The evaluators assigned ERC's revised proposal two strengths and two weaknesses under the technical understanding subfactor. Id. at 37. ERC received its first weakness because its response "did not clearly demonstrate an understanding of some of the technical areas of the Statement of Work (SOW)." Id. ERC's second weakness was given because its "recommended approaches to minimize the probability and impact of identified potential technical risks was not adequate." Id. Under the management approach subfactor, ERC's revised proposal received two significant strengths, two strengths, and one weakness. Id. at 38-39. ERC also received one strength under the safety and health subfactor. Id. at 40.

The SSA reviewed the results of the evaluation and concluded that ERC's proposal was superior to Eloret's under the mission suitability factor. AR, Binder 4, Source Selection Decision, at 7. The SSA found no discriminators between the proposals with regard to past performance, and stated that the "primary discriminator" in favor of ERC's proposal was its advantage under the management approach subfactor. Id. at 8. The SSA noted that while Eloret's proposal had a significant weakness under the key positions and key personnel element, ERC's proposal had two significant strengths for its overall approach to the technical and business management, and phase-in elements of the subfactor. Id. at 7. The SSA concluded that the difference between the offerors' proposals under this subfactor "is clear, compelling and critical, and is the foundation of my selection decision." Id. at 8. The SSA further noted that he did not "find a discriminator in Cost, although I do note that ERC has the lower proposed and probable cost, albeit with a lower level of confidence assigned to its probable cost." Id.

Eloret was notified that it was an unsuccessful offeror on March 24, and NASA awarded the contract to ERC on April 1. Eloret received its debriefing on April 6 and this protest followed. CO's Statement at 13.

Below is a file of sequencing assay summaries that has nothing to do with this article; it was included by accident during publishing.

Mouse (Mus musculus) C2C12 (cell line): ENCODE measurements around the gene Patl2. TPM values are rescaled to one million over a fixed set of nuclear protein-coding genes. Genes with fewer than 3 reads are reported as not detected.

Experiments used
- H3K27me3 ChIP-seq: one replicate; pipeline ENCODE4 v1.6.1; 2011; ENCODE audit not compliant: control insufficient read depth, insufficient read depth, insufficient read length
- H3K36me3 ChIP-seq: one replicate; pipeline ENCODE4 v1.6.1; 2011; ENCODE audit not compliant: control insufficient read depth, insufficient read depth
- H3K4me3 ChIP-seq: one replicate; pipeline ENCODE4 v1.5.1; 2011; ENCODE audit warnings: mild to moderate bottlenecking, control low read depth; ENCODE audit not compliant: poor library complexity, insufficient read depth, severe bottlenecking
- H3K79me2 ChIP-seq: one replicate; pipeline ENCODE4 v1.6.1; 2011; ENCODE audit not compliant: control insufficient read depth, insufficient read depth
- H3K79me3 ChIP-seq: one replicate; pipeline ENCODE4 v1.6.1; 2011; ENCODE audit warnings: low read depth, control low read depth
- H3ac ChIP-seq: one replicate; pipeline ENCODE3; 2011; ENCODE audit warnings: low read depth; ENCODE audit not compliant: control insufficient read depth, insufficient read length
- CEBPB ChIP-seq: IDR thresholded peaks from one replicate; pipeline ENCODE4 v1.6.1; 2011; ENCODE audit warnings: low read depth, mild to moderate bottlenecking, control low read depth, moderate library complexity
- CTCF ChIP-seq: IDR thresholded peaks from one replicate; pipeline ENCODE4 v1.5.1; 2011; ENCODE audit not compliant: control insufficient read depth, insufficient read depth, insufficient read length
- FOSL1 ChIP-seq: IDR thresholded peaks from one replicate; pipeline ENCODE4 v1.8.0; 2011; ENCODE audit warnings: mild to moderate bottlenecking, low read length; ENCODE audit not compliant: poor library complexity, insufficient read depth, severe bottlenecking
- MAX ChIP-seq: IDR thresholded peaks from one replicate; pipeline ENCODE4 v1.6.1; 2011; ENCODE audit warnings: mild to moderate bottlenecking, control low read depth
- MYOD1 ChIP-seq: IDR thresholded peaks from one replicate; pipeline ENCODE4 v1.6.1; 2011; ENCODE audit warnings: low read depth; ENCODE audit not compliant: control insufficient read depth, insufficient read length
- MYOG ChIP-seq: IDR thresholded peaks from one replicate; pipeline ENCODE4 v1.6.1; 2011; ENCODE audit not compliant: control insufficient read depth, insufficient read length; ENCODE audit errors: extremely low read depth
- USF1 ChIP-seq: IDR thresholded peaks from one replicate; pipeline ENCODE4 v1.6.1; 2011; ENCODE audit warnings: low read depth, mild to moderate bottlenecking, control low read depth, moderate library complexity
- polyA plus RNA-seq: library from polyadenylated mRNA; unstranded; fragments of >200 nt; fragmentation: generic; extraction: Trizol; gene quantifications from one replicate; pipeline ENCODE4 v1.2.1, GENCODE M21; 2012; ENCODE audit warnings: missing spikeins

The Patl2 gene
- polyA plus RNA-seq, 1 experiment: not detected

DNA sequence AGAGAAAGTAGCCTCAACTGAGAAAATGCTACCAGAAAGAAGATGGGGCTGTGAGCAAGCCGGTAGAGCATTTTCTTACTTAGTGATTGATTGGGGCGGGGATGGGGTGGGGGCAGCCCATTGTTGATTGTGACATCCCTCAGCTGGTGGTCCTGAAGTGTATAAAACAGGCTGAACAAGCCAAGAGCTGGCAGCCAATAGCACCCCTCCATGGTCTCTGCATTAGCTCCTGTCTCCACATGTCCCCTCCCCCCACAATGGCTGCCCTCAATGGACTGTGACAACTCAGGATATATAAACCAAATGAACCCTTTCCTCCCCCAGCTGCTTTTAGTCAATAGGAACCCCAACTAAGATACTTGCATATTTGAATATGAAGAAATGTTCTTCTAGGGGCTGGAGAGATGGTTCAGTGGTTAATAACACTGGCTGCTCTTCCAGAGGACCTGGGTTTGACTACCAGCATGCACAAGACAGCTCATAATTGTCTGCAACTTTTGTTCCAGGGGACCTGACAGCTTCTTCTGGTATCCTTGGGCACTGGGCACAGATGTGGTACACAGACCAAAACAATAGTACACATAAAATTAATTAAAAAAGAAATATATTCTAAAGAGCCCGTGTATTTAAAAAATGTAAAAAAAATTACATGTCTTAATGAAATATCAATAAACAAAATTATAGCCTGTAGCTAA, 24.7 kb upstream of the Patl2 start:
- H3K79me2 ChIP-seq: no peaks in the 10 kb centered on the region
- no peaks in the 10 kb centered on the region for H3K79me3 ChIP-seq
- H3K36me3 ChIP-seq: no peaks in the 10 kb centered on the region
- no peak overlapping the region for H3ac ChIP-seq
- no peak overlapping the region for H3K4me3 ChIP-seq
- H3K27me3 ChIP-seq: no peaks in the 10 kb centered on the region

DISCUSSION

Eloret argues that the agency's evaluation of its proposal under the mission suitability factor was unreasonable, and challenges almost every factor, subfactor, and element of the agency's evaluation. NASA, in response, argues that it conducted a fair and reasonable evaluation that was consistent with all of the RFP's evaluation criteria, and that the protester's arguments are no more than mere disagreement with the agency's reasonable evaluation.

In reviewing an agency's evaluation, we will not reevaluate offerors' proposals; instead, we will examine the agency's evaluation to ensure that it was reasonable and consistent with the solicitation's stated evaluation criteria and procurement statutes and regulations. Urban–Meridian Joint Venture, B-287168, B-287168.2, May 7, 2001, 2001 CPD para. 91 at 2. An offeror's mere disagreement with the agency's evaluation is not sufficient to render the evaluation reasonable. Ben-Mar Enters., Inc., B-295781, Apr. 7, 2005, 2005 CPD para. 68 at 7.

Here, as explained in greater detail below, we conclude that the evaluation of the offerors' proposals was reasonable and consistent with the solicitation. Our decision primarily addresses the evaluation of Eloret's proposal under the technical understanding subfactor of the mission suitability factor, as well as the elements of key positions and key personnel, and total compensation plan, under the management approach subfactor. Although our decision does not specifically address all of Eloret's arguments, we have fully considered each of them, including its challenge to its past performance evaluation, and its allegation that NASA used undisclosed criteria. We find that none of these arguments provides a basis to sustain the protest.[4]